KME: The support from the public and my peers truly humbled me. I was not confident and found it hard to comprehend at the time. I was just portraying what I felt and saw through my eyes. You asked of mistakes, I made so many, and I still do. You cannot time what happens in a race, but preparation is something that’s essential. I’m learning every time I shoot a race. Most memorable from that particular tour was standing alongside one of my favorite riders and being in awe in my own head, but keeping it together to get the shots I wanted.
“I wanted to capture what these riders go through physically. I wanted to go deeper than just a rider on a bike.”
MD: Speaking of Grand Tours, which one has been your favorite to photograph so far? Or, do you prefer to capture one-day races or shorter races?
KME: Out of all of this year, the [one-day] Paris-Roubaix cycling race on the motorbike was my favorite. I cannot explain to you the whole series of emotions that filled me when shooting this. The history behind it alone – it’s iconic in cycling, and the images from years gone had always inspired me.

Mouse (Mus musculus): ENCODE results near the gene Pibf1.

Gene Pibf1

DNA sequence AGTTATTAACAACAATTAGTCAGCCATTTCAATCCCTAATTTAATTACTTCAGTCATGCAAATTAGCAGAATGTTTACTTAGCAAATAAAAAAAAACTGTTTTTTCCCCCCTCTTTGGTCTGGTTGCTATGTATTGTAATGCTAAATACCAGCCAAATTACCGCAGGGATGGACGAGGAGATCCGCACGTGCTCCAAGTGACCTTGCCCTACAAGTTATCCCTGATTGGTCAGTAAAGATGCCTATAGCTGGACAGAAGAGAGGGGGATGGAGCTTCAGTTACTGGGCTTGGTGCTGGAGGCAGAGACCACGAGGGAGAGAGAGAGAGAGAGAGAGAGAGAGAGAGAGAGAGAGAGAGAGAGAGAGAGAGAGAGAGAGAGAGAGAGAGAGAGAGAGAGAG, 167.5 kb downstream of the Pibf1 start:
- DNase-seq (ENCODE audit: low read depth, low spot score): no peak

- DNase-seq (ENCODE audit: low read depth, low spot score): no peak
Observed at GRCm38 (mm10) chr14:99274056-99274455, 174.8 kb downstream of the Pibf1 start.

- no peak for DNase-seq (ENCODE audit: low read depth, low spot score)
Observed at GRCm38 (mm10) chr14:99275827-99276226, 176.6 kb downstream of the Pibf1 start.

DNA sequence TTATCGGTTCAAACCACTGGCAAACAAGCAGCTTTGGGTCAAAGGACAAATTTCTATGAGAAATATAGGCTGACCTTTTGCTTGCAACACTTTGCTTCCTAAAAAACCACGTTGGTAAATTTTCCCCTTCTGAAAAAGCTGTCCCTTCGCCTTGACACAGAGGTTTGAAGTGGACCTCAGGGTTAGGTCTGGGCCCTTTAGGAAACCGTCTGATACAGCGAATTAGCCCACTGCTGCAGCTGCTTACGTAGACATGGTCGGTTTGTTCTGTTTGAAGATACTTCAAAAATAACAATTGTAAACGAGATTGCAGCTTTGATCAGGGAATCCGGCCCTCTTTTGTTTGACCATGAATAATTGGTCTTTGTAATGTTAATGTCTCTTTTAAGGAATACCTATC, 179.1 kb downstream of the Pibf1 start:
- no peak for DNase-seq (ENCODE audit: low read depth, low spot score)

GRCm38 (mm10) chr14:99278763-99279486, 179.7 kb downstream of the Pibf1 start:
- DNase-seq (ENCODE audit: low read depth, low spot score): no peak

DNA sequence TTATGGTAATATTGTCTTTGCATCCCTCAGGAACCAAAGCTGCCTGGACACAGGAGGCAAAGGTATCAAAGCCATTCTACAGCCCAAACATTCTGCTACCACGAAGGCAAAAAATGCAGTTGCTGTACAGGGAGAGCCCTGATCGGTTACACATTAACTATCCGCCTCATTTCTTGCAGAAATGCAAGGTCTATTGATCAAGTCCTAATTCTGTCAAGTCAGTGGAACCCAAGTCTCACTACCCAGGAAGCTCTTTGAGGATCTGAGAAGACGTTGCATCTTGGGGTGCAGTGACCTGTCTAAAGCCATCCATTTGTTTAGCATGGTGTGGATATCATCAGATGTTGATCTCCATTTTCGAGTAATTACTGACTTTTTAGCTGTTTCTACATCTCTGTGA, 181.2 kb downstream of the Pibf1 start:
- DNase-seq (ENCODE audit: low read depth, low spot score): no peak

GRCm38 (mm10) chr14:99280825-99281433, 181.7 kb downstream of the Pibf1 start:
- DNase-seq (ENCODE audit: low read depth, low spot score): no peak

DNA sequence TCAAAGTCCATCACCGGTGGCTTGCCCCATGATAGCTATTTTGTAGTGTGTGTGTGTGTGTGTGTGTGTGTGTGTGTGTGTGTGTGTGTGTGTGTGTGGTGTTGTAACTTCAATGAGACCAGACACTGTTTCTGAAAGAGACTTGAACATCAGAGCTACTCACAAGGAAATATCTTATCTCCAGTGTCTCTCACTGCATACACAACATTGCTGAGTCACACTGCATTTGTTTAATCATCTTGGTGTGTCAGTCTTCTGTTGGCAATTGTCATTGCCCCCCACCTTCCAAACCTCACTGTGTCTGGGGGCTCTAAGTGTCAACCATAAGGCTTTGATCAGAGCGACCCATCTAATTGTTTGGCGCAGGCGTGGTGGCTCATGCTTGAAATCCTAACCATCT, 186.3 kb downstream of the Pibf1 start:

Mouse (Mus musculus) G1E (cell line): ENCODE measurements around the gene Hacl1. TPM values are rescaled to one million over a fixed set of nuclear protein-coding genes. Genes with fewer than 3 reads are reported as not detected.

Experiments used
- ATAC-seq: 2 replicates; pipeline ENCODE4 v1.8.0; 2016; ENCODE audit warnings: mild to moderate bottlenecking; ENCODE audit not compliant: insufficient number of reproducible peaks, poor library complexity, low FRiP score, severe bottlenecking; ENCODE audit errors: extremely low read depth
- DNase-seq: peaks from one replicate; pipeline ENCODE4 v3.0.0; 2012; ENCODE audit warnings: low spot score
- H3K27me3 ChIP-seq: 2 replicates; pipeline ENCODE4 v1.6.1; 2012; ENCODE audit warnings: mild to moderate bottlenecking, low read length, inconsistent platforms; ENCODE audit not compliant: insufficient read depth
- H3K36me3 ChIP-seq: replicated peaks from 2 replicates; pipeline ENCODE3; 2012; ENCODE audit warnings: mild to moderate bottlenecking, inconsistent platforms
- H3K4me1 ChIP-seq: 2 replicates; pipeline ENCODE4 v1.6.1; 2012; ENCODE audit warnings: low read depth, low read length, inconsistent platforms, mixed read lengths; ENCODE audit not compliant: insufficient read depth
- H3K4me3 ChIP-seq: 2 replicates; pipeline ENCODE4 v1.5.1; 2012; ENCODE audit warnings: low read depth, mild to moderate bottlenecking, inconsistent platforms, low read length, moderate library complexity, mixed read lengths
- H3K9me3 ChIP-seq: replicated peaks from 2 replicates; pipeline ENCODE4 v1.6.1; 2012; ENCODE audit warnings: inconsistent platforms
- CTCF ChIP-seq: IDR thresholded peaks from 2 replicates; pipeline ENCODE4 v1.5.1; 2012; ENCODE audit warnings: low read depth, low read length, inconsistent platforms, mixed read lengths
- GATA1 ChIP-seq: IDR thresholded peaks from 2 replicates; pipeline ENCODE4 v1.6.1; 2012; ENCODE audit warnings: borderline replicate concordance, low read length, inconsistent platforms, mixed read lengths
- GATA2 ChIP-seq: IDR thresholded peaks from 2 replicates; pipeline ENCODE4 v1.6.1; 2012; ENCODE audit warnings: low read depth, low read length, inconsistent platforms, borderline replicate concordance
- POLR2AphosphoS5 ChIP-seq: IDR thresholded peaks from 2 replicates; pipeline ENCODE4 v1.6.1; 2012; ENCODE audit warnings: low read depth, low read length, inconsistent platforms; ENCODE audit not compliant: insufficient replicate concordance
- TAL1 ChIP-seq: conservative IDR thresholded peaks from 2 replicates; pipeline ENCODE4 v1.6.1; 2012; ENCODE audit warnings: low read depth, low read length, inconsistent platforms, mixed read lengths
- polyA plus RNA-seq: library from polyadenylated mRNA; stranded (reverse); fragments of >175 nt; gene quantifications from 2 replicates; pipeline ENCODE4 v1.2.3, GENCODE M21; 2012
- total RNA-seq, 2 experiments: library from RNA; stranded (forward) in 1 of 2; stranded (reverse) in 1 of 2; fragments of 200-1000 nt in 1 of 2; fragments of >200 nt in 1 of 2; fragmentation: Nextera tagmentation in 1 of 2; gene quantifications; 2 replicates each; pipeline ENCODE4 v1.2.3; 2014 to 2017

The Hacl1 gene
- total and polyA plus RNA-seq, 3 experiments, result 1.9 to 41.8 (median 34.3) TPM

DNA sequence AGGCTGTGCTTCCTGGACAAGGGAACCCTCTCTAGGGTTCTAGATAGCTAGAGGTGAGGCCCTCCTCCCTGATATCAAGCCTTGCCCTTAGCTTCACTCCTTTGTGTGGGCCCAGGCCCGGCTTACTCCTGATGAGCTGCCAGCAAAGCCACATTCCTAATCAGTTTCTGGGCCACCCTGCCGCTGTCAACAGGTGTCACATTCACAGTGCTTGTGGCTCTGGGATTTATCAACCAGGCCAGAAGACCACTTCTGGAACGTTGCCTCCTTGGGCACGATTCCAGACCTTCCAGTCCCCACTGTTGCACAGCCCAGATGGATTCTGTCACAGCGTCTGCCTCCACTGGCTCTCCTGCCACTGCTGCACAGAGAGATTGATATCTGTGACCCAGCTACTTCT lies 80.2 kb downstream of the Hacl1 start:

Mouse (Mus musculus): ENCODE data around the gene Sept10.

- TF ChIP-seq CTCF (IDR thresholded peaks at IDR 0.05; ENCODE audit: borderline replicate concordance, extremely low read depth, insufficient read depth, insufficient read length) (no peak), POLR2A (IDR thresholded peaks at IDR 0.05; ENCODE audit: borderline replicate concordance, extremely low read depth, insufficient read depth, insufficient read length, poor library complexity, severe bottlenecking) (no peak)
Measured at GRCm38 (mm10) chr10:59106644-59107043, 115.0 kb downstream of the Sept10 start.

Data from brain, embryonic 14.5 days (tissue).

KME: And, the cobbles just lend to a different kind of racing. To see a peloton of riders race at speeds in the gutters on these roads leaves you with a whole new respect for these men. Fans of all ages line the roads for miles. I loved watching them while speeding by on the moto with my pilot; we have total trust together. He looks after me in every sense. The fans are there out of passion for the sport, just like me. I always feel I owe it to those who cannot be there, to document the race through my eyes.
MD: You’ve shared that you prefer to photograph cycling before and during the event – not necessarily at the finish. What is it about these earlier moments that draws you?
KME: There is a whole team and workload that goes on behind-the-scenes before a race even takes place. Some amazing individuals that work so hard to get everything just right so the riders go onto that start line confident and well-prepared. Soigneurs, managers, mechanics and chefs are all essential on making it work. I love shooting the racing truly, love watching a tactic or attack being played out, but there is so much more to racing that the public needs to know. I suppose in ways, it’s what I hope to do through my images – show there’s so much more to road racing.